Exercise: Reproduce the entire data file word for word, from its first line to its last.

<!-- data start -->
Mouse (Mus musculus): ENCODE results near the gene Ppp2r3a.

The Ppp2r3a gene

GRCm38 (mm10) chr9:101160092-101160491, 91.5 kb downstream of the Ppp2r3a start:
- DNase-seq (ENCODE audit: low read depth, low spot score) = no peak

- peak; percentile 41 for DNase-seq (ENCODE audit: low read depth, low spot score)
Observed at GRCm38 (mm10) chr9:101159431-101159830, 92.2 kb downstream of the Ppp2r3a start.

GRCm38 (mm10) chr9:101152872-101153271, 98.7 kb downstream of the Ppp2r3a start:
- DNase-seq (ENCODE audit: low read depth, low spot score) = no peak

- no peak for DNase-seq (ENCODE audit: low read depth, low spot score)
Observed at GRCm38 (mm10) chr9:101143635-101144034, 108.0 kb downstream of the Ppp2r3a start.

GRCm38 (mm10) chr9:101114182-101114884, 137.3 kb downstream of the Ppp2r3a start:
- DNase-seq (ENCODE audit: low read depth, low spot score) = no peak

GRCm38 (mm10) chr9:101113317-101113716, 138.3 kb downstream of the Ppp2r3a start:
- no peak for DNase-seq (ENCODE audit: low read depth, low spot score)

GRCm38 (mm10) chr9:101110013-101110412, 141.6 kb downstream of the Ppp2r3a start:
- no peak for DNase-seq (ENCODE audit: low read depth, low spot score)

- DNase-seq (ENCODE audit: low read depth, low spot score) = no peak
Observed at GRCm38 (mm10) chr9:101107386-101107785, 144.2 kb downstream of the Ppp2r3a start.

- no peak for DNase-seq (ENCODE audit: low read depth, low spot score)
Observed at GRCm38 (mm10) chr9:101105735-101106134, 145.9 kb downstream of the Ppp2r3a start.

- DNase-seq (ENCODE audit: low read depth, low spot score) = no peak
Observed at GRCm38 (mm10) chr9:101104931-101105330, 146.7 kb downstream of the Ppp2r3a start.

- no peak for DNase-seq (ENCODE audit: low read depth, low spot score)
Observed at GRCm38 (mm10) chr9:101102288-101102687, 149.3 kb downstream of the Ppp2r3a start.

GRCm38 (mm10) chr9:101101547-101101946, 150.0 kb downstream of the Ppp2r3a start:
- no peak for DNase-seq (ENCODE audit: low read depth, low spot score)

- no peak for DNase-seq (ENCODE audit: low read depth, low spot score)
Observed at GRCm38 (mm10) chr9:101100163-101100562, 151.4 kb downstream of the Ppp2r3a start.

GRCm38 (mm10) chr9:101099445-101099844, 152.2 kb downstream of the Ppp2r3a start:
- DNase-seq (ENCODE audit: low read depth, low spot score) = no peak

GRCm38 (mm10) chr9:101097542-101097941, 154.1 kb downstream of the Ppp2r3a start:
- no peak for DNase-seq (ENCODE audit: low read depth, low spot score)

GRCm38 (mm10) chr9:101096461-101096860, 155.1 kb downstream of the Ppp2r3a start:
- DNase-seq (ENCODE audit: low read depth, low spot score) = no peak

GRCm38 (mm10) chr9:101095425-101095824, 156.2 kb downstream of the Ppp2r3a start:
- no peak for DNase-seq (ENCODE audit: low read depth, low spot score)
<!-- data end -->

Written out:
Mouse (Mus musculus): ENCODE results near the gene Ppp2r3a.

The Ppp2r3a gene

GRCm38 (mm10) chr9:101160092-101160491, 91.5 kb downstream of the Ppp2r3a start:
- DNase-seq (ENCODE audit: low read depth, low spot score) = no peak

- peak; percentile 41 for DNase-seq (ENCODE audit: low read depth, low spot score)
Observed at GRCm38 (mm10) chr9:101159431-101159830, 92.2 kb downstream of the Ppp2r3a start.

GRCm38 (mm10) chr9:101152872-101153271, 98.7 kb downstream of the Ppp2r3a start:
- DNase-seq (ENCODE audit: low read depth, low spot score) = no peak

- no peak for DNase-seq (ENCODE audit: low read depth, low spot score)
Observed at GRCm38 (mm10) chr9:101143635-101144034, 108.0 kb downstream of the Ppp2r3a start.

GRCm38 (mm10) chr9:101114182-101114884, 137.3 kb downstream of the Ppp2r3a start:
- DNase-seq (ENCODE audit: low read depth, low spot score) = no peak

GRCm38 (mm10) chr9:101113317-101113716, 138.3 kb downstream of the Ppp2r3a start:
- no peak for DNase-seq (ENCODE audit: low read depth, low spot score)

GRCm38 (mm10) chr9:101110013-101110412, 141.6 kb downstream of the Ppp2r3a start:
- no peak for DNase-seq (ENCODE audit: low read depth, low spot score)

- DNase-seq (ENCODE audit: low read depth, low spot score) = no peak
Observed at GRCm38 (mm10) chr9:101107386-101107785, 144.2 kb downstream of the Ppp2r3a start.

- no peak for DNase-seq (ENCODE audit: low read depth, low spot score)
Observed at GRCm38 (mm10) chr9:101105735-101106134, 145.9 kb downstream of the Ppp2r3a start.

- DNase-seq (ENCODE audit: low read depth, low spot score) = no peak
Observed at GRCm38 (mm10) chr9:101104931-101105330, 146.7 kb downstream of the Ppp2r3a start.

- no peak for DNase-seq (ENCODE audit: low read depth, low spot score)
Observed at GRCm38 (mm10) chr9:101102288-101102687, 149.3 kb downstream of the Ppp2r3a start.

GRCm38 (mm10) chr9:101101547-101101946, 150.0 kb downstream of the Ppp2r3a start:
- no peak for DNase-seq (ENCODE audit: low read depth, low spot score)

- no peak for DNase-seq (ENCODE audit: low read depth, low spot score)
Observed at GRCm38 (mm10) chr9:101100163-101100562, 151.4 kb downstream of the Ppp2r3a start.

GRCm38 (mm10) chr9:101099445-101099844, 152.2 kb downstream of the Ppp2r3a start:
- DNase-seq (ENCODE audit: low read depth, low spot score) = no peak

GRCm38 (mm10) chr9:101097542-101097941, 154.1 kb downstream of the Ppp2r3a start:
- no peak for DNase-seq (ENCODE audit: low read depth, low spot score)

GRCm38 (mm10) chr9:101096461-101096860, 155.1 kb downstream of the Ppp2r3a start:
- DNase-seq (ENCODE audit: low read depth, low spot score) = no peak

GRCm38 (mm10) chr9:101095425-101095824, 156.2 kb downstream of the Ppp2r3a start:
- no peak for DNase-seq (ENCODE audit: low read depth, low spot score)